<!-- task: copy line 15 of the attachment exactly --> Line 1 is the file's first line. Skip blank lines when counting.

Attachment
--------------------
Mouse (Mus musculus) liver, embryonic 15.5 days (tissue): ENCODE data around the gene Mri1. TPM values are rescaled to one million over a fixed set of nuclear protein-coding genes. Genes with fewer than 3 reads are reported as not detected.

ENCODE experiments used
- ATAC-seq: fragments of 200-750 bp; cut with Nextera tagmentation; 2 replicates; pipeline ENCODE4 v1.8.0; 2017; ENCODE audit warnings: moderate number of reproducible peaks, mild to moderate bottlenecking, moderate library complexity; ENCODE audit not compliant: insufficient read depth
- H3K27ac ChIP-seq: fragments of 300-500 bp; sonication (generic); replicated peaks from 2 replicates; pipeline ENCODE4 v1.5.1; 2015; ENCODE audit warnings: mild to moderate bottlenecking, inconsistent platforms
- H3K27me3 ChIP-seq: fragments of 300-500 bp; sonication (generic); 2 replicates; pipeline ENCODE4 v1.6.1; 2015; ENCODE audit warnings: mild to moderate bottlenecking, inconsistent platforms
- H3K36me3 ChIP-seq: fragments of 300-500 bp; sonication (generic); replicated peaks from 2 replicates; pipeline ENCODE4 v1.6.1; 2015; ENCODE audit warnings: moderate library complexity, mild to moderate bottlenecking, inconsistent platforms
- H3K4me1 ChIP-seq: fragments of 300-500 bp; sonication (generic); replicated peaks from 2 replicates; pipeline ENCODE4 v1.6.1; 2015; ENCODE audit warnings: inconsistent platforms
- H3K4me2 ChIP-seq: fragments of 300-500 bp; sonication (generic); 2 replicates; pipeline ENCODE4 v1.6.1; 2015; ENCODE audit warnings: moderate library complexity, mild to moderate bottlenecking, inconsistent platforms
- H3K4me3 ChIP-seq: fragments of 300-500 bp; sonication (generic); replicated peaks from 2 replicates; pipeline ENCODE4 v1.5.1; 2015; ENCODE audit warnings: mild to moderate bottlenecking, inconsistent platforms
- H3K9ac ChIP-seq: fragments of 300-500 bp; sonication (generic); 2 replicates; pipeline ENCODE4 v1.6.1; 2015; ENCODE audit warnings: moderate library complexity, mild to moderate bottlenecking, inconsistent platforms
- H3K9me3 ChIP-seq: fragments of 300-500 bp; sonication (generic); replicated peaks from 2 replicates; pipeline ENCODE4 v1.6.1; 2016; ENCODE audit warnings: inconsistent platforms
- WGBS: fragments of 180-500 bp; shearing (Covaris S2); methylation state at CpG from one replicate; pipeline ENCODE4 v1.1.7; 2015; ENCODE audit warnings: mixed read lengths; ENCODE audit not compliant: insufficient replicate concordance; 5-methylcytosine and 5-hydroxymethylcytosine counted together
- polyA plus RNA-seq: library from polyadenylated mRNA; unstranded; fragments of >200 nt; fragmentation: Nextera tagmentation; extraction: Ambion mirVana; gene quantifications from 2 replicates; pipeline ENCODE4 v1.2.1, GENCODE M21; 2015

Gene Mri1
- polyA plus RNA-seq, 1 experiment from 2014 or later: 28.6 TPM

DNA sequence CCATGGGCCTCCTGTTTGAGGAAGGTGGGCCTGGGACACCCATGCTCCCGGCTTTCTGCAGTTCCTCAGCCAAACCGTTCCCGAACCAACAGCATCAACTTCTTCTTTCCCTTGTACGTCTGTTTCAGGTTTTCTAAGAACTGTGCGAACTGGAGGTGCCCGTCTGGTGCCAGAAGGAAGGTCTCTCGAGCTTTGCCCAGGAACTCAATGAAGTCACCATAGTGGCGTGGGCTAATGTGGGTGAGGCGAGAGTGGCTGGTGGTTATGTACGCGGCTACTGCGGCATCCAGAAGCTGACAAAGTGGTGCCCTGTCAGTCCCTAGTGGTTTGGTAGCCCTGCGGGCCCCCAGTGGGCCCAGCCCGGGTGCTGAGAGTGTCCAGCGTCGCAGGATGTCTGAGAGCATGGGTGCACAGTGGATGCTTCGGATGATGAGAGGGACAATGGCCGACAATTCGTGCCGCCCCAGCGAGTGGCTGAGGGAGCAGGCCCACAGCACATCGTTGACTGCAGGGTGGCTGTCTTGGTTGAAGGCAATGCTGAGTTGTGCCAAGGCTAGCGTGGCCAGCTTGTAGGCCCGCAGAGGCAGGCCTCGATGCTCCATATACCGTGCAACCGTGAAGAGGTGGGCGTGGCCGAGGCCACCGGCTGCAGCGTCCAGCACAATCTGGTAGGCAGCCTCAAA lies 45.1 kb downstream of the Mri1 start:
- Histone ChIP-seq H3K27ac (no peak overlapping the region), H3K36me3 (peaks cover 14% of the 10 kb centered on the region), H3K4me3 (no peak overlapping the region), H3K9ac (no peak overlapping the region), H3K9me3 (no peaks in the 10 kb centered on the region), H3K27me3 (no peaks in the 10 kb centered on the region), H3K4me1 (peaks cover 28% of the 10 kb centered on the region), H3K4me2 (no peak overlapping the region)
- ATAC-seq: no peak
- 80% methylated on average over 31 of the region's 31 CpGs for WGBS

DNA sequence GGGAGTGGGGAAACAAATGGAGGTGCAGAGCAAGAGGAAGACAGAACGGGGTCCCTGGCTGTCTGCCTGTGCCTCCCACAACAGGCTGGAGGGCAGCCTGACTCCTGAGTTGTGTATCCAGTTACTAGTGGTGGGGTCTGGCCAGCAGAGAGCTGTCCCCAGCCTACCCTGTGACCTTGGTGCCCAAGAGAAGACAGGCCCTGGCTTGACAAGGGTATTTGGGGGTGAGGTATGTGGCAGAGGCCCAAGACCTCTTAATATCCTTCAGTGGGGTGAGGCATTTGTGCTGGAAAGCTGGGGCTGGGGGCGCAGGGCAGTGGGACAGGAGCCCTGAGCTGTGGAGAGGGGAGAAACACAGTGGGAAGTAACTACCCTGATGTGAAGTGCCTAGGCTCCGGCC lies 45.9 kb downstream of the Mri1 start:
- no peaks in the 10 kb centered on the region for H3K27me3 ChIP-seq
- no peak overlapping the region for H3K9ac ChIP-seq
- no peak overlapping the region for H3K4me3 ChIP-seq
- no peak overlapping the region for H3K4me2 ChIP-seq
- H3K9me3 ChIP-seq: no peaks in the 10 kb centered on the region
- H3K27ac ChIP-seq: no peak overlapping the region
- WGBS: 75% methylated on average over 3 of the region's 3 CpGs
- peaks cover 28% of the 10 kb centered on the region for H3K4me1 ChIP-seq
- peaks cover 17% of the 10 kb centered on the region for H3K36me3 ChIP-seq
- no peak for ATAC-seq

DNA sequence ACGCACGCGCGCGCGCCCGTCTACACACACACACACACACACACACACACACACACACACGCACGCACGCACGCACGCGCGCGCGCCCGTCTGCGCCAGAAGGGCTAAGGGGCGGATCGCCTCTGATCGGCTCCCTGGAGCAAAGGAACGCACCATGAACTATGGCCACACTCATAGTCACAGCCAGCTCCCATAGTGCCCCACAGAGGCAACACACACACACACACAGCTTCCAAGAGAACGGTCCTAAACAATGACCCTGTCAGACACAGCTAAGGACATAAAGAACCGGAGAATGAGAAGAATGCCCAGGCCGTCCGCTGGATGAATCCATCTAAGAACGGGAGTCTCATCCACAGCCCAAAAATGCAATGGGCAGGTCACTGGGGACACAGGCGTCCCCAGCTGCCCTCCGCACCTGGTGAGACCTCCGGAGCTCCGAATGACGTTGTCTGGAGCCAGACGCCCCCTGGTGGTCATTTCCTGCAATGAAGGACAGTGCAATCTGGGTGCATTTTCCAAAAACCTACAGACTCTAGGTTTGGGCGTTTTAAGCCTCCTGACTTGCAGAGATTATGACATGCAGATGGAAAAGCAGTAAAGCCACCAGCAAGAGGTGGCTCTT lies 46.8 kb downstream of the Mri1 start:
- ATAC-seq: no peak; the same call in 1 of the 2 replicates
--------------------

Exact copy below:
- polyA plus RNA-seq, 1 experiment from 2014 or later: 28.6 TPM